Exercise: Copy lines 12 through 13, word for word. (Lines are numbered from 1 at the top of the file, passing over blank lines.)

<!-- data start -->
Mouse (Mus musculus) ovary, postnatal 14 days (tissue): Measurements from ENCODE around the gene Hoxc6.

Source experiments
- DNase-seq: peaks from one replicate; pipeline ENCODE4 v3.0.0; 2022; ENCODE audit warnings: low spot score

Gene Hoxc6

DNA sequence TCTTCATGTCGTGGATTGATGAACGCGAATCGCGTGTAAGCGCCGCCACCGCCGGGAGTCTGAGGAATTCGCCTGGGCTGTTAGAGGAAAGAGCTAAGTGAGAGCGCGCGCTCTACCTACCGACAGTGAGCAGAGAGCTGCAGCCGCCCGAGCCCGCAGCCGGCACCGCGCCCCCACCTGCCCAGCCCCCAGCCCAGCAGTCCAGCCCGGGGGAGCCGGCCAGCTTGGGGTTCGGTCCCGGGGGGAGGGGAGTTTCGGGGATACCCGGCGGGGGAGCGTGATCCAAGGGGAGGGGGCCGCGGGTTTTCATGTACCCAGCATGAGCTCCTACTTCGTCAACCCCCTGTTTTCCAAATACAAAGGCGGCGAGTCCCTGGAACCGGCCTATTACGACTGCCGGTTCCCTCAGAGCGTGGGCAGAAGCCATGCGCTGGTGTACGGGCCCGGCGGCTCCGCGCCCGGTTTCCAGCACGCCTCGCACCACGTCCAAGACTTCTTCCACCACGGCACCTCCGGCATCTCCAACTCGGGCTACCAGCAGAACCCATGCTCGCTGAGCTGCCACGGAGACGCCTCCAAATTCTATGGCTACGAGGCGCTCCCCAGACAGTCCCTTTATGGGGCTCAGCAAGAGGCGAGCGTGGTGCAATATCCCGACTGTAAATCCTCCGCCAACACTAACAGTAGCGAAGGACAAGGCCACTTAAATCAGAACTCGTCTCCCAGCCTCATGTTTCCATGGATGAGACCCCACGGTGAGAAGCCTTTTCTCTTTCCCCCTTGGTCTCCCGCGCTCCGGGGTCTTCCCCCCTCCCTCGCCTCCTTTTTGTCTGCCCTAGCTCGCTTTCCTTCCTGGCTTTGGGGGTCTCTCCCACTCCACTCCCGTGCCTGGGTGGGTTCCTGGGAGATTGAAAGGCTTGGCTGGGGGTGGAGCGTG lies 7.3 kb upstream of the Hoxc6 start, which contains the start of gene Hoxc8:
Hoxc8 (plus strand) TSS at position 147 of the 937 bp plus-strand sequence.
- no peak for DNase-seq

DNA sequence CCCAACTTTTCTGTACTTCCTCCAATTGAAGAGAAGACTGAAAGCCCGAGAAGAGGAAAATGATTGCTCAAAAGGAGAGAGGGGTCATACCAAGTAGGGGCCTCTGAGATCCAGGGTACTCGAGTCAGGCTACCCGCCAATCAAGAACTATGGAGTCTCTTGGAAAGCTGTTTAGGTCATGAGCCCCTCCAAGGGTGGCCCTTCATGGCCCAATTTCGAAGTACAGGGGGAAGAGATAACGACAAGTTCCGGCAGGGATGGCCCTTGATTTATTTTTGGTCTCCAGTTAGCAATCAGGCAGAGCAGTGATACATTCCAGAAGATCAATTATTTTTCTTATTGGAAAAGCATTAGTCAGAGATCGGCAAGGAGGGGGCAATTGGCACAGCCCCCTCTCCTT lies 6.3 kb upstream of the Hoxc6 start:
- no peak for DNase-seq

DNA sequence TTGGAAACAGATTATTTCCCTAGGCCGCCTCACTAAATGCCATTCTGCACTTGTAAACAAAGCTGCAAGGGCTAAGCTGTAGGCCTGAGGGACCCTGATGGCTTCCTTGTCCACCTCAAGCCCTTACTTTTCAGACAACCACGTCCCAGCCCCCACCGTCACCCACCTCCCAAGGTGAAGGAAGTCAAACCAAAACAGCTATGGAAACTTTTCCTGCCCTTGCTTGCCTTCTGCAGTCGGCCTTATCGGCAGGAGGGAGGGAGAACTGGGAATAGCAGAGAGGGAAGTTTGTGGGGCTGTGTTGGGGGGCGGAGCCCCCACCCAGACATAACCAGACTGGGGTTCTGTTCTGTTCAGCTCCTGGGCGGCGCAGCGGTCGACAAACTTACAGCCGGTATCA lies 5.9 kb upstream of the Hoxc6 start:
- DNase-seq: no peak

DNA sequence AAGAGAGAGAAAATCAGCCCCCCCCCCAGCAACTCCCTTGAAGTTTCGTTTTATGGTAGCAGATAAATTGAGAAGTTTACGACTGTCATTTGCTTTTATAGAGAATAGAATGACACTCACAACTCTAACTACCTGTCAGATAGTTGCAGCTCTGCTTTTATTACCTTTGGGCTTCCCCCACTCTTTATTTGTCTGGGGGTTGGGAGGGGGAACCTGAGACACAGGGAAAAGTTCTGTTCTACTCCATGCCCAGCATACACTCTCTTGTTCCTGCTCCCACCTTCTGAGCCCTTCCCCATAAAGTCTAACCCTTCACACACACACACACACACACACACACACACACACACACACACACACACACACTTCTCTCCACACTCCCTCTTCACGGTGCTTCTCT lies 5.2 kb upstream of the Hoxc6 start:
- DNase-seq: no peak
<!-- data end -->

DNA sequence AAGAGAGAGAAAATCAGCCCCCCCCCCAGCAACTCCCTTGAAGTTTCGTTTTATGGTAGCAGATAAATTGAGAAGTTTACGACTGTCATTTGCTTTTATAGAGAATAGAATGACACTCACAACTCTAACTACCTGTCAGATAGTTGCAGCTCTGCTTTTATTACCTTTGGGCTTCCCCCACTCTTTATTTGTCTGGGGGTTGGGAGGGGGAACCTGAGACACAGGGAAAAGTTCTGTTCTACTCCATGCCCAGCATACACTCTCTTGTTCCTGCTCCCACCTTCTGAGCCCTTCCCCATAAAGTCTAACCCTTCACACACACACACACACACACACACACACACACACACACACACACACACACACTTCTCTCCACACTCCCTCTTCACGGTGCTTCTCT lies 5.2 kb upstream of the Hoxc6 start:
- DNase-seq: no peak